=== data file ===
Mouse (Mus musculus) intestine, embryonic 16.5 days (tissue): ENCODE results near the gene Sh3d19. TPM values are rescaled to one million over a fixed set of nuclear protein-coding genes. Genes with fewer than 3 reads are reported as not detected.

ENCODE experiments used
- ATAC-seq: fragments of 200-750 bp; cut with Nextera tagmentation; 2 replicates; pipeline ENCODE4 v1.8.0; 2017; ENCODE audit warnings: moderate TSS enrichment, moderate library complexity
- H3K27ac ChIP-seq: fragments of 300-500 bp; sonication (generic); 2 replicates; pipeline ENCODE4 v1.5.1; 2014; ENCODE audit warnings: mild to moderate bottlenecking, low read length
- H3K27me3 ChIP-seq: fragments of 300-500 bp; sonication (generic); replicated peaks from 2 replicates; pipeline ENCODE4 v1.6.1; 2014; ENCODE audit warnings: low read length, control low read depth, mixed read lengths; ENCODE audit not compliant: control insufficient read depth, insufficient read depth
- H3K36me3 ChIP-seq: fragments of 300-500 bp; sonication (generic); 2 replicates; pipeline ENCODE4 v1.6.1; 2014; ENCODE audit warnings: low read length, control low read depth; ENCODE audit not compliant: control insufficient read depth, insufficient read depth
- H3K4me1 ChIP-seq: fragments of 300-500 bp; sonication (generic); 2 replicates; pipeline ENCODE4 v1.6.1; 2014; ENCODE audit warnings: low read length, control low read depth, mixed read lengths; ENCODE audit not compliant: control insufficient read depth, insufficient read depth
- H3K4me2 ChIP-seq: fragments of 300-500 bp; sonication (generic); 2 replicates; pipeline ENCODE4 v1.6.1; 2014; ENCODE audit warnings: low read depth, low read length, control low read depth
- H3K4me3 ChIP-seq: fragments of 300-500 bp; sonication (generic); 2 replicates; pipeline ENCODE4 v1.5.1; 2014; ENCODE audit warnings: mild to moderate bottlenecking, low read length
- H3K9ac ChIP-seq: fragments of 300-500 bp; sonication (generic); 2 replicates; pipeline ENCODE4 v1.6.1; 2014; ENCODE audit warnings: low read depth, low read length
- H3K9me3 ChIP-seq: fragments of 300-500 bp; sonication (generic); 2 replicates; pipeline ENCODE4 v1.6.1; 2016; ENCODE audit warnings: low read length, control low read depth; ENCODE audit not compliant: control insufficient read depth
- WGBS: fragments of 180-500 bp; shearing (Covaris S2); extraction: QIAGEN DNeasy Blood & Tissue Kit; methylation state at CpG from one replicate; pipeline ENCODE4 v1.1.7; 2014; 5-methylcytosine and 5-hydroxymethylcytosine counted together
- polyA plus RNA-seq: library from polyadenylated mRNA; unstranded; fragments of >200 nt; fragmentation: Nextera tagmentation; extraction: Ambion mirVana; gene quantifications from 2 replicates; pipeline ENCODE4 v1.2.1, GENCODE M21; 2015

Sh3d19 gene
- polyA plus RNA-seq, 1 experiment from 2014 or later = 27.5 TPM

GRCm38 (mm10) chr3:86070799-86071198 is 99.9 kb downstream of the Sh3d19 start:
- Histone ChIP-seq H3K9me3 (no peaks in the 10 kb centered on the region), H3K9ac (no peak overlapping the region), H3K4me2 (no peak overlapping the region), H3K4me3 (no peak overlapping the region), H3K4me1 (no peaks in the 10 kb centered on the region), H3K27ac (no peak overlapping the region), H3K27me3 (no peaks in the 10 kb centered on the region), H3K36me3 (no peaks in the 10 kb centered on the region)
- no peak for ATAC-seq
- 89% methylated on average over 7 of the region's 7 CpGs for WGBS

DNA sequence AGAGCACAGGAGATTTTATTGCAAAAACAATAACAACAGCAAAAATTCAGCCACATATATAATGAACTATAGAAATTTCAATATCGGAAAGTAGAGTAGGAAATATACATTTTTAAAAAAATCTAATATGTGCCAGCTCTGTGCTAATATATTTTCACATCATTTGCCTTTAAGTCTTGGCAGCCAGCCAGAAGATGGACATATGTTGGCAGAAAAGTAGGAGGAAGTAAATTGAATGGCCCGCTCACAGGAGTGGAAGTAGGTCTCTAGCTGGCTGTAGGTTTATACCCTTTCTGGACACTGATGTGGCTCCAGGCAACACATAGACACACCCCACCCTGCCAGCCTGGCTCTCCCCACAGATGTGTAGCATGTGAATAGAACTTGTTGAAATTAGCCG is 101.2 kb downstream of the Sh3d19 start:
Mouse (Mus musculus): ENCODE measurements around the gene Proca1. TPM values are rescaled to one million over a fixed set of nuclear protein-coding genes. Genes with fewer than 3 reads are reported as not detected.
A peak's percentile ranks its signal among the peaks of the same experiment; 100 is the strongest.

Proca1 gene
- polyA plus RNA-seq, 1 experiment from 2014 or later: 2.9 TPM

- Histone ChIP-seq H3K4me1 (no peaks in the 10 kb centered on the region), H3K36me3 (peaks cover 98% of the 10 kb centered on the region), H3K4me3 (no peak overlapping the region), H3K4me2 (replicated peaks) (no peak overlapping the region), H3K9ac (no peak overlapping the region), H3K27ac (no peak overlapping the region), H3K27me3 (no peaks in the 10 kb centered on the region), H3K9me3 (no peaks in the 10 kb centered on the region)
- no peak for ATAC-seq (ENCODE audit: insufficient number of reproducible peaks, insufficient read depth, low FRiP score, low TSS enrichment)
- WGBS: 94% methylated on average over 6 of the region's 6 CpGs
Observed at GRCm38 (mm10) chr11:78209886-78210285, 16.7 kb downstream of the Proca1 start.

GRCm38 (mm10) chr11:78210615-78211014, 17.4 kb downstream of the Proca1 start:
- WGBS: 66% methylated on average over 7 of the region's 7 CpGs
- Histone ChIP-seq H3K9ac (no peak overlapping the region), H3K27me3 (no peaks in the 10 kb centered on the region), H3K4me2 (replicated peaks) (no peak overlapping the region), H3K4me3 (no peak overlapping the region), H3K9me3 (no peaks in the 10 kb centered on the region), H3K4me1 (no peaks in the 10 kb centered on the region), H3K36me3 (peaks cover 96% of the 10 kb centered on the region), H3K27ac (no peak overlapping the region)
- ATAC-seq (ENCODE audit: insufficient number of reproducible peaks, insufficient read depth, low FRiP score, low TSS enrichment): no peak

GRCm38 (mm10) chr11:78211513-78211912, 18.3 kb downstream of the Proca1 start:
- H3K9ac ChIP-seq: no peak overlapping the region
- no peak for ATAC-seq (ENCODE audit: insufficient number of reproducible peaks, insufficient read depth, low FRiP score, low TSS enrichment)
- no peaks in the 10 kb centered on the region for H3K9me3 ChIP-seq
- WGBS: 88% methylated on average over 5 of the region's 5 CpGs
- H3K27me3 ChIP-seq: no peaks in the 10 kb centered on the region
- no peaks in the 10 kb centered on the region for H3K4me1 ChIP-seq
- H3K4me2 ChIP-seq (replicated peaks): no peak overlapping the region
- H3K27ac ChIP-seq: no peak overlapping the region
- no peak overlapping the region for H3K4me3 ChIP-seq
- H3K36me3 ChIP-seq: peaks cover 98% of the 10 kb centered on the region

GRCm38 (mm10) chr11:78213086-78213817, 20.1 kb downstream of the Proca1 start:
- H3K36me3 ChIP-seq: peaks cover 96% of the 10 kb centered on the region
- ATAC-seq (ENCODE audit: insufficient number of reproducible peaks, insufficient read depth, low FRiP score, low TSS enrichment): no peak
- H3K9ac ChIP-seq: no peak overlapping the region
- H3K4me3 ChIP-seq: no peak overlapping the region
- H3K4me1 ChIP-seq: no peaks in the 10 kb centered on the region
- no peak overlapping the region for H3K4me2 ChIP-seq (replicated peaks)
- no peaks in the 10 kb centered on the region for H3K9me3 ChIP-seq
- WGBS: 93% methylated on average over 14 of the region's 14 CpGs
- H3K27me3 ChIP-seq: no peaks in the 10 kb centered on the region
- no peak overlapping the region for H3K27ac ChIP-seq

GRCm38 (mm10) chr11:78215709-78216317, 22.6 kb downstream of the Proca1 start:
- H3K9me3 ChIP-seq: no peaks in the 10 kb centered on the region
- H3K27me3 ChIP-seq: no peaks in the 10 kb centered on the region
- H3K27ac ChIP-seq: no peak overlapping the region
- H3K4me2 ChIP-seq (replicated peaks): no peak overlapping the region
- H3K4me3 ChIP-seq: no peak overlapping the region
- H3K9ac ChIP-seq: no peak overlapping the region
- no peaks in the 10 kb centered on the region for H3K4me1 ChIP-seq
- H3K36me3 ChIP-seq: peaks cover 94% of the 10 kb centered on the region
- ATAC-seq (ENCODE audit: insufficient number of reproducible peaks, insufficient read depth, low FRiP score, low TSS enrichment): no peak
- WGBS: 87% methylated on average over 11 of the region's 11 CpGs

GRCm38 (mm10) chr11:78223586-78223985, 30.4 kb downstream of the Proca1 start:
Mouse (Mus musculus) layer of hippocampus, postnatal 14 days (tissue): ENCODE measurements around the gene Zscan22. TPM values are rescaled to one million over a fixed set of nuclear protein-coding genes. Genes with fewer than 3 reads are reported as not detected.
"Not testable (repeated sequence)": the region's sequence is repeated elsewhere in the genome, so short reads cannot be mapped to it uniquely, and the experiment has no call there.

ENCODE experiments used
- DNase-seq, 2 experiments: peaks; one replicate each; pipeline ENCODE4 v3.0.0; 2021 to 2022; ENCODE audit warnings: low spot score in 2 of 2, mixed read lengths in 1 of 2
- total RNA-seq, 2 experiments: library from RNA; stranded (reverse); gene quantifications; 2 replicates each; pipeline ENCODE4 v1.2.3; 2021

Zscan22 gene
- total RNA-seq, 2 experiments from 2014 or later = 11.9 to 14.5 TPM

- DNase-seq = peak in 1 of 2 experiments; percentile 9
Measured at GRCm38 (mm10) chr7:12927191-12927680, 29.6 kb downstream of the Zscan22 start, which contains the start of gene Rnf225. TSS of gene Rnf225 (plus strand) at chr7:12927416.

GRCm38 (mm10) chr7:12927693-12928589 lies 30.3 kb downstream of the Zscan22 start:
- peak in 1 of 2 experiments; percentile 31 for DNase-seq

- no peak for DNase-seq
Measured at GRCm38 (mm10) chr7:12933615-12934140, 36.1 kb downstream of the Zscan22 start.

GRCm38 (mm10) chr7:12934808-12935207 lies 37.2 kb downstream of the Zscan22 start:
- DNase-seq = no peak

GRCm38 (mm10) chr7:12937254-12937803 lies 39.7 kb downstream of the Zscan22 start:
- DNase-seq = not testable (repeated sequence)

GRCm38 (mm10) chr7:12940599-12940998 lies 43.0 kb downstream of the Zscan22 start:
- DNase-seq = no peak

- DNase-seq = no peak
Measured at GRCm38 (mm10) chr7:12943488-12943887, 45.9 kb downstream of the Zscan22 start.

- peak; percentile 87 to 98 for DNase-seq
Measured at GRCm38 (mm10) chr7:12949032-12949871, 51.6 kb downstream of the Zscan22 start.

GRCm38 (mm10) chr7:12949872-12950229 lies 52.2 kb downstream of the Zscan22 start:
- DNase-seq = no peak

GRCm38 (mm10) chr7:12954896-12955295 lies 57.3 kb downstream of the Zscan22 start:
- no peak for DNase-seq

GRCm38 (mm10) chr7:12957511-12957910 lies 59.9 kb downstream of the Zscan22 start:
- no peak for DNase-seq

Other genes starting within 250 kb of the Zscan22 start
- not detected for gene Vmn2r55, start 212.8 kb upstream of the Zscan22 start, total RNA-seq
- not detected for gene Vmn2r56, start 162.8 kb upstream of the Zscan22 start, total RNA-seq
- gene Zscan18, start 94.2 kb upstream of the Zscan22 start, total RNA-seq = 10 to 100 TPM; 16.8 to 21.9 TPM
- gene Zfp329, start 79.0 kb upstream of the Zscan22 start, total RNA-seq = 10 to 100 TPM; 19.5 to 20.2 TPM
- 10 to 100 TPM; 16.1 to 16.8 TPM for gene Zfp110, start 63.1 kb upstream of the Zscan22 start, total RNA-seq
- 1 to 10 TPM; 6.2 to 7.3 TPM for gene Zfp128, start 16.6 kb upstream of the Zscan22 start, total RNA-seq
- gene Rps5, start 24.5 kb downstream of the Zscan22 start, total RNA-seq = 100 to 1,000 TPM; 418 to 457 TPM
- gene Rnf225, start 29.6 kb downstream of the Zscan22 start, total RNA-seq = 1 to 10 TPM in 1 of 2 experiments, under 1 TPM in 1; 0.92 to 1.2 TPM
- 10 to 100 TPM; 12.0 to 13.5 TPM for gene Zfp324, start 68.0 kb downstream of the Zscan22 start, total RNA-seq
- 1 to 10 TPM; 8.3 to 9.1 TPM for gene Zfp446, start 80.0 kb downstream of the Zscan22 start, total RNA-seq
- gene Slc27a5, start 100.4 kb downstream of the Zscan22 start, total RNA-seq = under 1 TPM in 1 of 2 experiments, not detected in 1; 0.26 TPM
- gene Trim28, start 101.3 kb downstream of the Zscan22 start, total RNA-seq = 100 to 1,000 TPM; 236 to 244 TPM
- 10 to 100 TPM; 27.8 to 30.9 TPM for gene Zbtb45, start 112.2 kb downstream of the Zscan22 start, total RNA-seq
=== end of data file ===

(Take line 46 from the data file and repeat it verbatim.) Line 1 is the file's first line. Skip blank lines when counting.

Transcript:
- ATAC-seq (ENCODE audit: insufficient number of reproducible peaks, insufficient read depth, low FRiP score, low TSS enrichment): no peak